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Hospital taps into power of flowers

Garden will be visible both inside and out

SHARE Hospital taps into power of flowers

Blanket flower and blue bonnet, rose and lupine are all part of the treatment that will be served up when the Huntsman Cancer Hospital opens around July 1.

A picture window of one-way glass will allow patients from their rooms to look out on the outdoor plaza, to what those who created the hospital hope will be a healing garden. More than that, they hope patients who aren't too ill will be enticed outside to enjoy fresh air above the city's smog.

The flower beds encircle the area, filled with lupine and gaillardia, butterfly weed, pale roses, tiny poppies, pink columbine and other flowers, rising in tiers to a bank of trees against the foothills.

It would be a lovely spot for a wedding reception or community event like a press conference, but such ventures are not in its future, said Linda Aagard, spokeswoman for the hospital and the adjacent Huntsman Cancer Institute. At first they worried about patient privacy, but the one-way glass means no one can see into a patient room, though the patient can see out. But the focus is on what the patient wants to see, and a reception or a press conference is probably not high on that list.

"If you're in the hospital with cancer, you may not feel festive, and to see others being festive may strike a jarring note," Aagard said. Instead, it's to be a place specifically for patients and their guests to meditate, visit, simply take a breather.

During the winter, if past experience holds true, patients will be able to see wildlife like moose work their way across the snow-laden slopes.

Besides bringing patients into the great outdoors, efforts have been made to bring outdoors into the patient, she said, from the indigenous plants growing in the lobby planter to the vistas built into the hospital design.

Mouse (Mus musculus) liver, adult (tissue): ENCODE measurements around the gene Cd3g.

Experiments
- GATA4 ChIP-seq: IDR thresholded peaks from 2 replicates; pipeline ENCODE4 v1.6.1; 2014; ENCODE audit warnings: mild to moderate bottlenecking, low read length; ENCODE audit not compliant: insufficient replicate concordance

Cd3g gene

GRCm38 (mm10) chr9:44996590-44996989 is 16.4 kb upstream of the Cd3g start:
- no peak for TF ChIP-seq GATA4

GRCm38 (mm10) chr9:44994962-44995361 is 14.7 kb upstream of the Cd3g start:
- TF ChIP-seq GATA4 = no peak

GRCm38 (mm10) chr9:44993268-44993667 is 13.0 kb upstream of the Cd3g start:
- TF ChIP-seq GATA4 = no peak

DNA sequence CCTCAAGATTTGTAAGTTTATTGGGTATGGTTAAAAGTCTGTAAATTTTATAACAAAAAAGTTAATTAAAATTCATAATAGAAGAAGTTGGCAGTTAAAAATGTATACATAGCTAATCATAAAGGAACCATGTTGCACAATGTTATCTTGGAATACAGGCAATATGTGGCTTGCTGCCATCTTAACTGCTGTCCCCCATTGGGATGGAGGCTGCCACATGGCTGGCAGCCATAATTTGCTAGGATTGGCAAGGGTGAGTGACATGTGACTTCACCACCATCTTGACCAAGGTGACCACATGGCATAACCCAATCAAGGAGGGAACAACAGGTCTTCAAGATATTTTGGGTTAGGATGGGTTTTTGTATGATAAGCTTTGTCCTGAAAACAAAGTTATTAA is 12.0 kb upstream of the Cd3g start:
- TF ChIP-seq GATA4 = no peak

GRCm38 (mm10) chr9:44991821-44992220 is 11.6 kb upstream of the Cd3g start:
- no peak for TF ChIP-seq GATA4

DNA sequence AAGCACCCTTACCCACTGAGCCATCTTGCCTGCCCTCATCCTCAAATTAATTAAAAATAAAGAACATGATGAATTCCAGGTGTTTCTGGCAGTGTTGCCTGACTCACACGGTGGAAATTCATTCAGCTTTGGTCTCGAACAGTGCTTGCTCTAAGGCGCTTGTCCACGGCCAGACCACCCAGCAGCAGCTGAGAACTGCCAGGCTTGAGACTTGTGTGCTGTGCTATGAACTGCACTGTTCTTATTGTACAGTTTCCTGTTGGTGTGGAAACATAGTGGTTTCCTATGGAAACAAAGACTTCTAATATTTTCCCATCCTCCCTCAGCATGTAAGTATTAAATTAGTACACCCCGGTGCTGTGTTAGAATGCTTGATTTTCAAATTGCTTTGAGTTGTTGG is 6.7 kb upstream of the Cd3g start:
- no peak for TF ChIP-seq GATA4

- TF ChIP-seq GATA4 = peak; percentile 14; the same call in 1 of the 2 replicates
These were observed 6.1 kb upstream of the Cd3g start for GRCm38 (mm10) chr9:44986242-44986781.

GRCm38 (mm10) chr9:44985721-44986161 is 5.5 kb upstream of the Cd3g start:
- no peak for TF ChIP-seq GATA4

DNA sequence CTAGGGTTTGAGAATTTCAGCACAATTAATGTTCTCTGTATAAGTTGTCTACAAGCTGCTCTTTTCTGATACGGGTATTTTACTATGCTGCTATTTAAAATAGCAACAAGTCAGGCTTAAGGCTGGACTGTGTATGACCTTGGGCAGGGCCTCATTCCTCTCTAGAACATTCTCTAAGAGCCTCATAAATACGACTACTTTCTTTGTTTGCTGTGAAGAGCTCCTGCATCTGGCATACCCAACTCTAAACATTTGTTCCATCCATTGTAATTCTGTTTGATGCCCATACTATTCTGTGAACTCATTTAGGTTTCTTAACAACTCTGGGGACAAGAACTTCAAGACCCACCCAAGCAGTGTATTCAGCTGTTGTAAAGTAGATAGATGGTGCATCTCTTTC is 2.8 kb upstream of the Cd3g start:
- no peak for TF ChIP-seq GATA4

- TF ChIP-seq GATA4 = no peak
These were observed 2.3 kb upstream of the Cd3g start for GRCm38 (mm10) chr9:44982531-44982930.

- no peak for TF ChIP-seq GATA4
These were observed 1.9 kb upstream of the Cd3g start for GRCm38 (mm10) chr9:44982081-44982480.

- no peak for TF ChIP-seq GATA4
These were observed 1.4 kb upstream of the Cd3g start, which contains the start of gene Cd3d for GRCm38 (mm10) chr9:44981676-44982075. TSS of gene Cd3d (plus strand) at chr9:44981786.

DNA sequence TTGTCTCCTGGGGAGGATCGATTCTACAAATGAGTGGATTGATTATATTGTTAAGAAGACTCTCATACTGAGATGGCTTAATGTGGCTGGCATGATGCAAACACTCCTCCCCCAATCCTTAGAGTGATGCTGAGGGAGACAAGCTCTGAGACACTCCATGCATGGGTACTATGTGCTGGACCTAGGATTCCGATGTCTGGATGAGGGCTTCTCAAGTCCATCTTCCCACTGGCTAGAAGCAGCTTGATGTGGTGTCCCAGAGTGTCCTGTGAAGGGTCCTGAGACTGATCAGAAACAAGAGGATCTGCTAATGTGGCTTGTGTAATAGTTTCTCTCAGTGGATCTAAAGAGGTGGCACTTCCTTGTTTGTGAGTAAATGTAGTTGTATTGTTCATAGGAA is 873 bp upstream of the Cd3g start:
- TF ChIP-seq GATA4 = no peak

"People with cancer may feel shut away from the world," said Aagard of the decision to bring the world inside. "What a shame it would be not to use nature's landscaping."

The hospital planners are as proud of the patient- and family-focused amenities as they are of bringing the latest technology and treatment options to the area.

Among those amenities are a restaurant that includes a pizza oven, a nondenominational chapel, a gift shop and a very special styling salon especially for those hospitalized with cancer. Patients aren't limited to getting cuts and styles there. Those who are suffering hair loss because of their cancer treatments can actually be fitted for and order a wig, too.

Each room also has a fold-out couch for a family member to sleep on.

Patients and their families also have access to a full business center with wireless Internet, computer terminals, phones and a copy machine. There's an education center with information about cancer and a lending library where patients can check out laptop computers. Well-wishers will also be able to send patients e-mail messages and e-cards.

The hospital will have 50 in-patient beds, with room to expand down the road if needed.

That's something that's likely, since the number of outpatients has increased by about 3,000 each year at the Huntsman Cancer Institute since it opened in 1999.

The hospital will be dedicated June 21, and patients will start being admitted about 10 days later. Patients who are already in University Hospital will stay there, but new admissions will go to the cancer hospital as cancer services begin moving up the hill to the new facility.

Architectural Nexus designed the hospital, while Eric Lyman did the landscape architecture.

E-MAIL: lois@desnews.com